Friday, May 12, 2006

Mom's final days

Mom gets weaker. She eats about a tablespoon of food a few times a day. I ordered potato salad from the corner store. I order it specially, as this is not tourist season and they do not have much in the store. They were most amenable to helping me out. She ate little of it. She sleeps and eats a mouthful and that is all. She is very tired. Today I leave for Toronto for the Conference. I phone the Community Care Access (CCAC) people yesterday and asked them to send someone. Rob and Dad are expected form Toronto around noon. Until then she will be alone as I have two workshops to present on Friday and one on Saturday.

I check on her at 7:45 a.m. and she cannot physically get up. When she woke she said she feel pressure on her lung. She cannot breathe very easily and when she sits up she gets dizzy. I tell her to lie down. She is coughing up small amounts of dark mucous. She has a sip of water and then I phone her Doctor. I ask if she wants to go to the hospital and she said, “No, Let’s wait for Doctor. To arrive. He may have a solution.” She sent me out of the room. I know I am stronger than she thinks I am. It is a peculiar situation for me. I had seen all the shows where the family gathers around a bedside. They get back as much as they receive in being with ailing family members. I did as I was told and went downstairs.

By 8:00 a.m. the cat is pacing and the dog is upset. I clean the basement out since they are coming to install a propane furnace. It takes me two hours to sort through the years of junk. The dust is incredible. It is good to do something worthwhile.

It is pouring rain. It cleared, but another weather front is moving in. The water pond pump is off, likely broken, and I have another phone call to make. The rain lasted all night and the pond has over flowed. Maybe it is just a circuit.

By 9:15 a.m. Mom is wearing her adult diaper and I have to change it for her. She cannot do it herself. It is humbling to help her this way. Finally the doctor arrived. He tells me that there is thrombosis in her right leg, which means a blood clot. He said it is the tumour that is pushing up on her lung and she is now palliative. He asks her wishes and I tell him that she wants to stay at home. There is nothing else they can do. Dying is hard. It is comfortable here and the same things will be done here as in hospital. He tells me he will order oxygen to help ease her breathing. Lana, another nurse who has never been here before, is coming for 11:00 to 2:00 p.m. I meet her at the front door and explain the situation. Mom do not bother having her pain pills Rx filled a few days ago after the failed 2nd chemo visit. Robin will have to do this. Big mistake. Rob and Dad are due about noon. I have to leave.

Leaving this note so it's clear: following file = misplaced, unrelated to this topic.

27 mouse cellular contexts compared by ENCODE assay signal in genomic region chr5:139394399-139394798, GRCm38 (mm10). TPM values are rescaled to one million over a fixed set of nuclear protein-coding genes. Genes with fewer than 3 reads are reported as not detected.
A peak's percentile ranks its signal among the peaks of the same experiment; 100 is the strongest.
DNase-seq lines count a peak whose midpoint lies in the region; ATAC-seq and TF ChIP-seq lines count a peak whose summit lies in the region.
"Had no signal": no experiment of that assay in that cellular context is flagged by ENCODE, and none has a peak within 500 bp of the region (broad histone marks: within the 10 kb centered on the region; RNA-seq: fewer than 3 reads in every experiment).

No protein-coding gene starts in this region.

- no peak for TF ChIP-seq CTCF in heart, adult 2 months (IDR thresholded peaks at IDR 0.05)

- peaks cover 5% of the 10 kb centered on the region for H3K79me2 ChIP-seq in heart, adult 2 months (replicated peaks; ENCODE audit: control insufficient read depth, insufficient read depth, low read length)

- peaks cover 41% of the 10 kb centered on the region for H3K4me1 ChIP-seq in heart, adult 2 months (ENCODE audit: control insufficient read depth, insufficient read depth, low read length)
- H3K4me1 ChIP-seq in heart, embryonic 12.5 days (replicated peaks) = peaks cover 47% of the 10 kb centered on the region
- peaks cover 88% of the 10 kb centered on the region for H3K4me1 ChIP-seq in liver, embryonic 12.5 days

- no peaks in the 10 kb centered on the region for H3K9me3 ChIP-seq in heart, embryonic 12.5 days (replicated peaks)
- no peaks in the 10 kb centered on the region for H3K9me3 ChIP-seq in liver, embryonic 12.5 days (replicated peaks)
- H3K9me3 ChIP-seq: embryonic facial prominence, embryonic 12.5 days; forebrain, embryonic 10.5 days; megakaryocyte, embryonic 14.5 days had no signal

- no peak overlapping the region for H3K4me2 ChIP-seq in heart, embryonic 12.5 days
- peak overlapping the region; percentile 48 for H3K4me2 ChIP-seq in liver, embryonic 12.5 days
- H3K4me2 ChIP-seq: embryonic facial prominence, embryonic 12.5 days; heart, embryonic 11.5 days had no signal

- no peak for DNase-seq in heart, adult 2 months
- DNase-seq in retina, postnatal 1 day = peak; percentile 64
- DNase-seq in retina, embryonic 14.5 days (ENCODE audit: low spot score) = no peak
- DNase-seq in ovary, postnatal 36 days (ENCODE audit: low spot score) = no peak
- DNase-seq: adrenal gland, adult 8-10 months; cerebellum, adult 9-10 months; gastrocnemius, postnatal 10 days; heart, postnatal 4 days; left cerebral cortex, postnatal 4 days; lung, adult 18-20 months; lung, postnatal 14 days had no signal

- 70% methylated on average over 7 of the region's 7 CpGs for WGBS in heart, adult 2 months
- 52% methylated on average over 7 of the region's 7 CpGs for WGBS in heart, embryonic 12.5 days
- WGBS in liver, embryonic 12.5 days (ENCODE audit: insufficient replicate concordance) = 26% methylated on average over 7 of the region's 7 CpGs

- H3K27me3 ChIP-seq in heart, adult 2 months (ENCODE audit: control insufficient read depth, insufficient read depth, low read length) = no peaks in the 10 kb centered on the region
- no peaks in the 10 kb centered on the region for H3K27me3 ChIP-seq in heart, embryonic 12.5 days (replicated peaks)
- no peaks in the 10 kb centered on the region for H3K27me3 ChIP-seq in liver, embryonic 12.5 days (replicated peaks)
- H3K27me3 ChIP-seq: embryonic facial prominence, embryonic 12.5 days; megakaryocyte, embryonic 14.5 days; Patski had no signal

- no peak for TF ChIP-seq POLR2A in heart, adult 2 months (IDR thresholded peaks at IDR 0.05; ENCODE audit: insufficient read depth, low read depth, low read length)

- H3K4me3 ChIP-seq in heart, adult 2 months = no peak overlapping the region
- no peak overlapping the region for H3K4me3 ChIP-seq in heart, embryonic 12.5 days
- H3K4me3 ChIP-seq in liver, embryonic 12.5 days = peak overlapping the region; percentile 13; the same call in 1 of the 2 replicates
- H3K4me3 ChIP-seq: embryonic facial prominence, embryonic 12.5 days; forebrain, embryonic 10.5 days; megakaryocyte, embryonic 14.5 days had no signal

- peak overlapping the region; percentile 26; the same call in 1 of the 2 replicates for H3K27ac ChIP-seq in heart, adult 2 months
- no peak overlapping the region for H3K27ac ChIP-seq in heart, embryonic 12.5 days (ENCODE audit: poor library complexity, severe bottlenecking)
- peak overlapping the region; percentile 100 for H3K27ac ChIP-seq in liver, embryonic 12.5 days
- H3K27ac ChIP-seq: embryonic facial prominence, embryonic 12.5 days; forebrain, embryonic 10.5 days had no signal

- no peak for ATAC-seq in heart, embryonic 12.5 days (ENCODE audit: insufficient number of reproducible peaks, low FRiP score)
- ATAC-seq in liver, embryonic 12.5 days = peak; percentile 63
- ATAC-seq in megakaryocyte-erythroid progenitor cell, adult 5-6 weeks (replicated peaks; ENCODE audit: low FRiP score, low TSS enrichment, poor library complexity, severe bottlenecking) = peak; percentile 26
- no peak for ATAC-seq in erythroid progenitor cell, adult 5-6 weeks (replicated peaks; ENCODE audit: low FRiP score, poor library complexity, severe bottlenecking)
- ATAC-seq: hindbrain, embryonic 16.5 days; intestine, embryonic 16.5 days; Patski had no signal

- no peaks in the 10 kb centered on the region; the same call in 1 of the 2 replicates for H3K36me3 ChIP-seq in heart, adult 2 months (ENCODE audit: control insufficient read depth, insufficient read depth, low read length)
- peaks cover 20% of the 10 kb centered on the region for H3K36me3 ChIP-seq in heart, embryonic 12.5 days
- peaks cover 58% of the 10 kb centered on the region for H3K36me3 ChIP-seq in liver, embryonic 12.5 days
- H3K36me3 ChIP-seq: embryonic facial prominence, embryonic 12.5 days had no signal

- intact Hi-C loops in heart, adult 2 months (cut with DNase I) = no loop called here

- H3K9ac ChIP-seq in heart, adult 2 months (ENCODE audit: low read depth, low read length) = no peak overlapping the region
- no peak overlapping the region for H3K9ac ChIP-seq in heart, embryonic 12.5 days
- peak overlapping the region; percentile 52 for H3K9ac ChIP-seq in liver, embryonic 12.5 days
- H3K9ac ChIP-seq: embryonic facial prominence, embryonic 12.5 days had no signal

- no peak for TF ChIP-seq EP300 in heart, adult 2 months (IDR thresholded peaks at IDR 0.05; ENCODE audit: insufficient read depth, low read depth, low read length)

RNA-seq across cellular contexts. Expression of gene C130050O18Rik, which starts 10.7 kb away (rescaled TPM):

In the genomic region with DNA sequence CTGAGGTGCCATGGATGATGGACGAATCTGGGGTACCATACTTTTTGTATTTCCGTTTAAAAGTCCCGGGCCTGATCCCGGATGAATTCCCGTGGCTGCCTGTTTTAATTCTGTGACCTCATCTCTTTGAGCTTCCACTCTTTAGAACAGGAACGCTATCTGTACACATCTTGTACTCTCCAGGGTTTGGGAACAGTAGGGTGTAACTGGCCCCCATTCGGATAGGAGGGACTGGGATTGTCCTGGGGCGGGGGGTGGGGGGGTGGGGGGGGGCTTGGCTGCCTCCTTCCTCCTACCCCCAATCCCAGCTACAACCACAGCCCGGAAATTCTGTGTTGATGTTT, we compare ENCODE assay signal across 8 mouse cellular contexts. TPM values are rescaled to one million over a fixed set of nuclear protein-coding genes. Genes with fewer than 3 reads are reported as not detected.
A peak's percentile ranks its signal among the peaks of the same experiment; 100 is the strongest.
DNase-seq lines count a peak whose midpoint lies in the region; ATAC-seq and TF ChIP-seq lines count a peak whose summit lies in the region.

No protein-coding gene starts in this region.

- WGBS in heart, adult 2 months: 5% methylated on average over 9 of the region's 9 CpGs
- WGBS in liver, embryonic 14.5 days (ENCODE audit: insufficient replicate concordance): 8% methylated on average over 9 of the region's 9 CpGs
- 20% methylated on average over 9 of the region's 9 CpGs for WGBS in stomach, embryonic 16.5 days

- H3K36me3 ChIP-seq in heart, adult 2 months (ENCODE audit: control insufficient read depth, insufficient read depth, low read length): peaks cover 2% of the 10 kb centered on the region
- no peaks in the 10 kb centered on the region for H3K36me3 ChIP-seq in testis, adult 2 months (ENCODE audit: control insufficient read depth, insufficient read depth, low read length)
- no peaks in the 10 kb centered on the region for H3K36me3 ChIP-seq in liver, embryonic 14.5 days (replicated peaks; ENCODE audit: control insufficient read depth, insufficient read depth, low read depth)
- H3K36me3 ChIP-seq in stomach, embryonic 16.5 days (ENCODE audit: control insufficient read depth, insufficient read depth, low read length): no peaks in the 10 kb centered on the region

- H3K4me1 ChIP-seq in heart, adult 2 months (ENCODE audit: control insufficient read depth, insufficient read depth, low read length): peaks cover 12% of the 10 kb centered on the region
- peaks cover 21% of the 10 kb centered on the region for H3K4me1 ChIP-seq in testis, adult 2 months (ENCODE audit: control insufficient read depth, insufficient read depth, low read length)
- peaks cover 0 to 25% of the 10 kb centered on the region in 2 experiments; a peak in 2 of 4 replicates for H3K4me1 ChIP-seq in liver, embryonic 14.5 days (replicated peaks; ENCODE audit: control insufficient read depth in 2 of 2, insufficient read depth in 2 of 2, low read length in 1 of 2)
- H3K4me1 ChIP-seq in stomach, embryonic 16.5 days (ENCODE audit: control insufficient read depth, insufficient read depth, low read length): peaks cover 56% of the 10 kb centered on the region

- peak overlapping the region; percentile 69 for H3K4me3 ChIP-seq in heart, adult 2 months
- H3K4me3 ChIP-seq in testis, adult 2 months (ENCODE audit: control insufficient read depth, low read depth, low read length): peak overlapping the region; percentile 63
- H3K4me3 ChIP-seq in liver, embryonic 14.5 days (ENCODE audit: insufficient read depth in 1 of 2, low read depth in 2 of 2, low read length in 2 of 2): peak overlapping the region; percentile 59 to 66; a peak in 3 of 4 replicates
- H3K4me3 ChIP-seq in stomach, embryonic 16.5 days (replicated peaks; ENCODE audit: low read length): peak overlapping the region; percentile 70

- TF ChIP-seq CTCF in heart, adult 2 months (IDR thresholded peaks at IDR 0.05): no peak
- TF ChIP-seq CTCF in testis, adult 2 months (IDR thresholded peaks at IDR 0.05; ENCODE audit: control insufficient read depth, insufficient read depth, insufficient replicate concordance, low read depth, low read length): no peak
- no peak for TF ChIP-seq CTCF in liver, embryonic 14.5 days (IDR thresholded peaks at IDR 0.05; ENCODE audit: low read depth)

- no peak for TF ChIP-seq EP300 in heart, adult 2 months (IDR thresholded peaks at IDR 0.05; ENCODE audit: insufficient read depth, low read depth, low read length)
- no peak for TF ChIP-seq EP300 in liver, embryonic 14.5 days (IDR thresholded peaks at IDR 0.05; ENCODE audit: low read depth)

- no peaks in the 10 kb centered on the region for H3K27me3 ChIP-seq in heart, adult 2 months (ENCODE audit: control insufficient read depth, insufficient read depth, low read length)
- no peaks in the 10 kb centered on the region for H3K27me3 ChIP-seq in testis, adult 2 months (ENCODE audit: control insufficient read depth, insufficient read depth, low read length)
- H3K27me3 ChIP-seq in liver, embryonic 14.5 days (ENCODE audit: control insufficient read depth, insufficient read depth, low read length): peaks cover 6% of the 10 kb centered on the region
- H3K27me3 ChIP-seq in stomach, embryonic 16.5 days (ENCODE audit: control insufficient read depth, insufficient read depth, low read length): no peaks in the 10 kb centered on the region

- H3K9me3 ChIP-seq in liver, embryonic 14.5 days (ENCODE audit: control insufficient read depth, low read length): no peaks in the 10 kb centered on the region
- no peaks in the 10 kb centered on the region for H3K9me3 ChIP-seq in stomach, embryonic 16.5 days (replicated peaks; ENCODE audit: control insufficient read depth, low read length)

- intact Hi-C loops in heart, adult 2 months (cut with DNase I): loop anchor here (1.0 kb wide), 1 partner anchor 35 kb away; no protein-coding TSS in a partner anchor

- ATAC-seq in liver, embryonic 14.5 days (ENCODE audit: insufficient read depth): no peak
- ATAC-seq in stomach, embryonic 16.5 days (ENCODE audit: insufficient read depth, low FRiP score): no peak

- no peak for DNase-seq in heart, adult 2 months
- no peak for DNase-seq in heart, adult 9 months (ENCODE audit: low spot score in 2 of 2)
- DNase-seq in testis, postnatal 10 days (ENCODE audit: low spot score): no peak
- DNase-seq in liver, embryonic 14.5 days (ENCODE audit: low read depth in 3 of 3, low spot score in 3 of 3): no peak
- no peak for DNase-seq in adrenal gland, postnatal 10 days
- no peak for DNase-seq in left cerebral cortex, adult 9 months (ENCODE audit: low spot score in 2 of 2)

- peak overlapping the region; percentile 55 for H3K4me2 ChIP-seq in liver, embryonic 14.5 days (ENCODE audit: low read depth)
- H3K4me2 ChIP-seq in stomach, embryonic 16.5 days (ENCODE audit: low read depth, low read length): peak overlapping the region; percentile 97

After I leave, a company delivers oxygen: a mask and a tank, which they take upstairs to her. Mom wants to come downstairs, but I want her to save her strength. In my note to my brother, in the communication book, I fervently beg him to keep her upstairs. I need a place to sit to get a break; if she is down here there will be nowhere to go. There has to be a place for me to just sit and relax. If she is in the main living area it will be very difficult. She has been coming downstairs every day – a few steps at a time. I have to walk behind her when she went upstairs at the end of the day. I am afraid she is too weak to climb them.

I buy Mom some flowers in flowerpots before I leave for my conference. She always liked large flowerpots on the deck. I buy a small bud vase for the table, with a carnation and a little bear that said, “#1 Mom!” on it. I am so glad I did. I will be back the day before Mother’s day, the 14th, but I know I have to act quickly. Who knows what I will time for later?

I take off around noon to go, driving to Toronto, and preparing for the three workshops I will deliver. It is a pensive drive. How relieved I am to get a break and take my mind off the stress of caring for Mom; an independent, fiercely private woman disinclined to let anyone know how ill she is. I continually asked relatives for help but Mom denies that she needs anything from them. She tells close friends not to visit. I think, in retrospect, that she is ashamed of the state of her home and her inability to keep up the meticulous housecleaning practices she is used to maintaining. She refuses to wear her adult diaper except when I nag her. There are spots on the carpet all over the house.

The Red Cross caregiver gives Mom a half glass of SoyNice. Since Mom has problems with milk tolerance, this is a terrific meal replacement. Easy to drink. Corinne, the CCAC nurse, came by and leaves a note. She will have a nurse there daily.

I made it to the hotel, take valet parking, check in, and try to get organized. I unpack my things and change my clothes. I buy myself a nice dinner and check my e-mail. I spend some time working on my three workshop presentations. I should have phone home, in hindsight. I do not want to disturb anyone, I guess. I trundled off to the university where I will present that evening. It goes well and I quite enjoyed the experience of sharing my expertise with colleagues. It is comforting being at this end of the learning curve. I feel confident finally after years of feeling as if I do not know anything.

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